I’m loathe to say much more than that about Bell Shakespeare’s new production of Titus Andronicus, for fear of ruining the impact director Adena Jacobs is obviously going for.
Artistic Director Peter Evans excitedly calls it a “boldly experimental and confronting” reimagining of a challenging play. Other adjectives which come to mind are shocking, grotesque and disturbing. Without giving too much away, we’re talking plenty of bare flesh, blood and faeces.
It’s a highly visual, stylised production, more about the imagery than the plot or characterisation. Digital, cinematic-style technology is employed to bold effect, with microphones on some voices (something I’ve never before seen in a Bell Shakespeare performance), voice over, and most notably, oversized, zoomed in video projections of strange things – an exploration of the moist, red inside passages and orifices of the human organism, for one. The acts are broken down and introduced by self-reflexive titles which isolate, oversimplify and normalise the most violent peaks in the play. One such title calls the intense scene we are about to witness a “snuff film”, drawing a few scattered laughs.
Such directorial decisions, together with the dark subject matter of the play itself, combine to give an overall nightmarish feel to the experience. It is for me so comedically macabre and so OTT bloody that it is like the monstrous love child of a Burton-Lynch-Tarantino ménage à trois.
But is this appropriate for the classical stage? Is it not sacrilege to do that to The Bard?
Let us not forget that Shakespeare never attempted to be safe or reassuring. In fact, his works have always offended and disturbed audiences. In 1765, the great critic Samuel Johnson wrote that certain scenes in Shakespeare were “too horrid to be endured in dramatic exhibition”. Titus Andronicus, by far the bloodiest of all the tragedies, with a death toll of 35, featuring beheadings of children, rape, mutilation and cannibalism, was censored and palatably rewritten for the 19th century stage.
Really, to cleanse and sanctify Shakespeare, disguising the gore in the tragedies and removing the swear words and bawdy jokes from the comedies, would be the real sacrilege. Not to mention the fact that modern audiences are hungry for precisely all that stuff.
John Bell, when he established his company in 1990, made it his aim not to treat Shakespeare with reverence but to be inventive, experimental and challenging. I’ve noticed a trend in recent years since Evans has had the reigns, which I understand and support, of putting on some of the lesser known and not so revered plays, such as Titus Andronicus, and using them as an opportunity to try new and different things, to really push the boundaries and test how far audiences and critics will allow them to go. They wisely understand that if they were to experiment too wildly with Macbeth or Hamelt, for example, they would likely face extreme backlash for daring to touch the holy grail without white gloves.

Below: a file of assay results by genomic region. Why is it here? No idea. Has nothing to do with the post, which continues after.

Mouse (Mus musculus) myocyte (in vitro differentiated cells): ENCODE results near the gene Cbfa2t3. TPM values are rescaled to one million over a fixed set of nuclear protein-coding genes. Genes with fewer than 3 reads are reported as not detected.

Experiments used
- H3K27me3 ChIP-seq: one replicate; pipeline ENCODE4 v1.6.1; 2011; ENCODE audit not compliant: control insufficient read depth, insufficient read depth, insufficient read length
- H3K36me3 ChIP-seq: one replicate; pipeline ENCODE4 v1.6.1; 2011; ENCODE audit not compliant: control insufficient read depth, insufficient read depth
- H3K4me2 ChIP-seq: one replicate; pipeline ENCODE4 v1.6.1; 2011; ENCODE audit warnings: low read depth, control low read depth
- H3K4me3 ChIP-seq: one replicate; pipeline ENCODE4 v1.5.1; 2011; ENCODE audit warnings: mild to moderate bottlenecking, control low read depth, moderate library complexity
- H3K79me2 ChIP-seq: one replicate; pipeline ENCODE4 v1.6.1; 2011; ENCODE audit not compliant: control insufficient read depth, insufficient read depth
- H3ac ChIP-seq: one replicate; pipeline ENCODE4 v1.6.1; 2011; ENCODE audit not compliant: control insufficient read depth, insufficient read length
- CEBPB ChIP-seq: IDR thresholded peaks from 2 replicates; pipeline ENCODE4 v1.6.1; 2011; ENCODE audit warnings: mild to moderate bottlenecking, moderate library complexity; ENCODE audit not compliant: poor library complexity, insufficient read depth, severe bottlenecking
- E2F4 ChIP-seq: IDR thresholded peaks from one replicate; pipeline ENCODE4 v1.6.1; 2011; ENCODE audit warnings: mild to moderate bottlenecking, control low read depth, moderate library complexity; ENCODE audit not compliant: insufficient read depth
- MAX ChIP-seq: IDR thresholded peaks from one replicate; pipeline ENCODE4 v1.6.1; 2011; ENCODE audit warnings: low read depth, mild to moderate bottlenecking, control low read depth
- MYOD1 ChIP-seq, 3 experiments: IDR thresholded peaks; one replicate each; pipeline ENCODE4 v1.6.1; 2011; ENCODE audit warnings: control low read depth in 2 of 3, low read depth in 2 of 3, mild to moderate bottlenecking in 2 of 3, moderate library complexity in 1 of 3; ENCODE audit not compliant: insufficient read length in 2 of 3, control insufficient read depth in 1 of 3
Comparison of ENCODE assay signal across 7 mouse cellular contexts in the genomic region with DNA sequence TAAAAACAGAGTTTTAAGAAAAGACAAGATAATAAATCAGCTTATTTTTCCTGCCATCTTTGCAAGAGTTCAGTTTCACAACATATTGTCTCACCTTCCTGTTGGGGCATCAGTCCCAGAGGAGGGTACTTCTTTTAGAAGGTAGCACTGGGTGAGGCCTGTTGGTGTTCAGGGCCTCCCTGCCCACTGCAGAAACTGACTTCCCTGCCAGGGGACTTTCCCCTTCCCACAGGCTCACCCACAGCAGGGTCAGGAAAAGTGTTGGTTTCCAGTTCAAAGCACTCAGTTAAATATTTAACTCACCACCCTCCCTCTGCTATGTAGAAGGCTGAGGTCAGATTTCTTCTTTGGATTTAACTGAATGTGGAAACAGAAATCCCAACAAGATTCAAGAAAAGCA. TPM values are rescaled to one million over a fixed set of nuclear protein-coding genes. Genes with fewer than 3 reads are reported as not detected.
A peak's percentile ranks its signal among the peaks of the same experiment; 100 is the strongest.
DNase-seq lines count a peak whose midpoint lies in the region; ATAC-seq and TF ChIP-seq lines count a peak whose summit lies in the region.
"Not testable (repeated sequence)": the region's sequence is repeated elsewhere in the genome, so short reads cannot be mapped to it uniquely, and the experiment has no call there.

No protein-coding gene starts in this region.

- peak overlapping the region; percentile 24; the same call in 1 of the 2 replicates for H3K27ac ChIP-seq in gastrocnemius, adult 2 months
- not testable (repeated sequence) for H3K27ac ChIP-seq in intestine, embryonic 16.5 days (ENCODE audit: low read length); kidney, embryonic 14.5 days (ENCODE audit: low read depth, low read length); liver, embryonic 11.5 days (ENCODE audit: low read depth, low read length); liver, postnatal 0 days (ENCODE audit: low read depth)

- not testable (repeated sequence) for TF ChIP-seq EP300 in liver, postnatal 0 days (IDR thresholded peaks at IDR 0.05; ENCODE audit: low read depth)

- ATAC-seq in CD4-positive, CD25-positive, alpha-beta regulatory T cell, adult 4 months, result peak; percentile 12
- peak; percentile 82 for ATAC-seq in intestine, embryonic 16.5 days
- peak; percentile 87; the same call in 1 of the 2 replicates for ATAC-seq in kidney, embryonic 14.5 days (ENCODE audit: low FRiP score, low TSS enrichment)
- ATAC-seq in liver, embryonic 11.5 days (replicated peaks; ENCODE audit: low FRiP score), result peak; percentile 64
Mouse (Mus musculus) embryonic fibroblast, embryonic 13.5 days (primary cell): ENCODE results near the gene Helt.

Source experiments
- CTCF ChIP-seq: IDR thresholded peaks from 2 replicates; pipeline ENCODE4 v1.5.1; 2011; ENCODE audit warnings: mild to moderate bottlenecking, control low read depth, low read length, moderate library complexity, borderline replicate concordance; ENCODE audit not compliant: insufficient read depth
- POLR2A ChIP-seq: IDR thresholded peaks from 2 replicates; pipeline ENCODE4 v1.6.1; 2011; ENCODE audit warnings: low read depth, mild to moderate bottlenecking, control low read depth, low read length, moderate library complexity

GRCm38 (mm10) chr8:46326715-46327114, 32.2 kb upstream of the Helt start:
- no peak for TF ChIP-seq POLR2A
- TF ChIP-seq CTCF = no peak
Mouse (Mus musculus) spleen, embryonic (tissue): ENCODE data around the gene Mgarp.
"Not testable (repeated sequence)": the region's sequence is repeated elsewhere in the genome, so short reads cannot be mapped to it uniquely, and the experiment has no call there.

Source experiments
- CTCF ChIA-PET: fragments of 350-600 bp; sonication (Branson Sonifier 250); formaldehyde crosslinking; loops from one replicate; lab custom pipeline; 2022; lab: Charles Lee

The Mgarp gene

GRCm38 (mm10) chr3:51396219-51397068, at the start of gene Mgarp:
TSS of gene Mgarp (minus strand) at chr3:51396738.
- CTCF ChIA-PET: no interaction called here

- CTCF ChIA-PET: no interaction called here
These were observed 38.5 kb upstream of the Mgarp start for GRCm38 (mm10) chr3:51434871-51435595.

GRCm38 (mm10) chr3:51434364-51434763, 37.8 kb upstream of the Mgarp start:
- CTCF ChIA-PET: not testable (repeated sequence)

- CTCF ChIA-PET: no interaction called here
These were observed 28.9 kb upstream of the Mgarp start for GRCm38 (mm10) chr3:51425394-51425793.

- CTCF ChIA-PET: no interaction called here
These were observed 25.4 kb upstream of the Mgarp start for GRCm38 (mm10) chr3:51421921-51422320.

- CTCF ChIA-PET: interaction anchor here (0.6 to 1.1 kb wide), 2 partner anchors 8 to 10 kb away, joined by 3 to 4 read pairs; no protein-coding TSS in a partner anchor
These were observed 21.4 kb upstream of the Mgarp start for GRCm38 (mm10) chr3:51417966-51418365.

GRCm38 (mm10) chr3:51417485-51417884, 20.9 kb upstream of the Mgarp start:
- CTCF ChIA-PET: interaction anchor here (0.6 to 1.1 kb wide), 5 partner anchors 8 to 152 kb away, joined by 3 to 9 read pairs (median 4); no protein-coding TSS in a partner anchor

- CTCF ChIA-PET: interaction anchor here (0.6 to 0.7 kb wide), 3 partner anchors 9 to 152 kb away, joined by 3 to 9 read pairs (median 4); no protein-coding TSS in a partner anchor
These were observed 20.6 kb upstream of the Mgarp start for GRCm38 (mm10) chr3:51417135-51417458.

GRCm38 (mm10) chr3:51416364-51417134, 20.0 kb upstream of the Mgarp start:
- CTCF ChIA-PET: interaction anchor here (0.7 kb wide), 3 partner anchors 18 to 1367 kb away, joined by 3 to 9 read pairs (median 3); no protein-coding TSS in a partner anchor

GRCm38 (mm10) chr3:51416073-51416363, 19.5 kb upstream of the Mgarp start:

So, whilst it will inevitably not be in everyone’s taste – I personally admit to being one of those sensitive snowflakes – those who disapprove will say, “at least they haven’t done that to my favourite. I’ll give them Titus but not Romeo.” That’s today, but who knows about tomorrow? Perhaps public appetite will dictate that more of the same is in order and no big titles will be left on their ivory pedestals.
As far as the actors go, there are highs and lows. Jane Montgomery Griffiths gives a brave and raw performance in the queerified title role. Tariro Mavondo’s opening night nerves resulted in several vocal stumbles, which would likely not have been noticed had she not restarted her lines and repeated them word-for-word from the beginning. Sadly this happened several times. In contrast is the fluency and ease of 15-year-old Grace Truman in her first production for Bell Shakespeare. Her reading of Ovid’s Metamorphosis layered over the thankfully symbolic deflowering scene is subtle and curious. The bright future of this delightful little talent shines through the dystopian world surrounding her. I look forward to seeing her again, perhaps as Juliet?
– Alicia Tripp
Alicia Tripp is a seasoned arts and music critic, as a former journalist for the ABC’s Limelight and State of the Arts magazines. She has a degree in Media & Communications, English and Music from the University of Sydney. As a pianist, ballerina and polylinguist, reviewing Sydney’s premiere concerts, operas, ballets and stage shows allows her to combine her passion for music, dance and the written word.
Titus Andronicus is showing at Sydney Opera House Playhouse until 27 September.
Purchase tickets now. The venue is accessible.
Disclaimer: Alicia Tripp was an invited guest of Bell Shakespeare.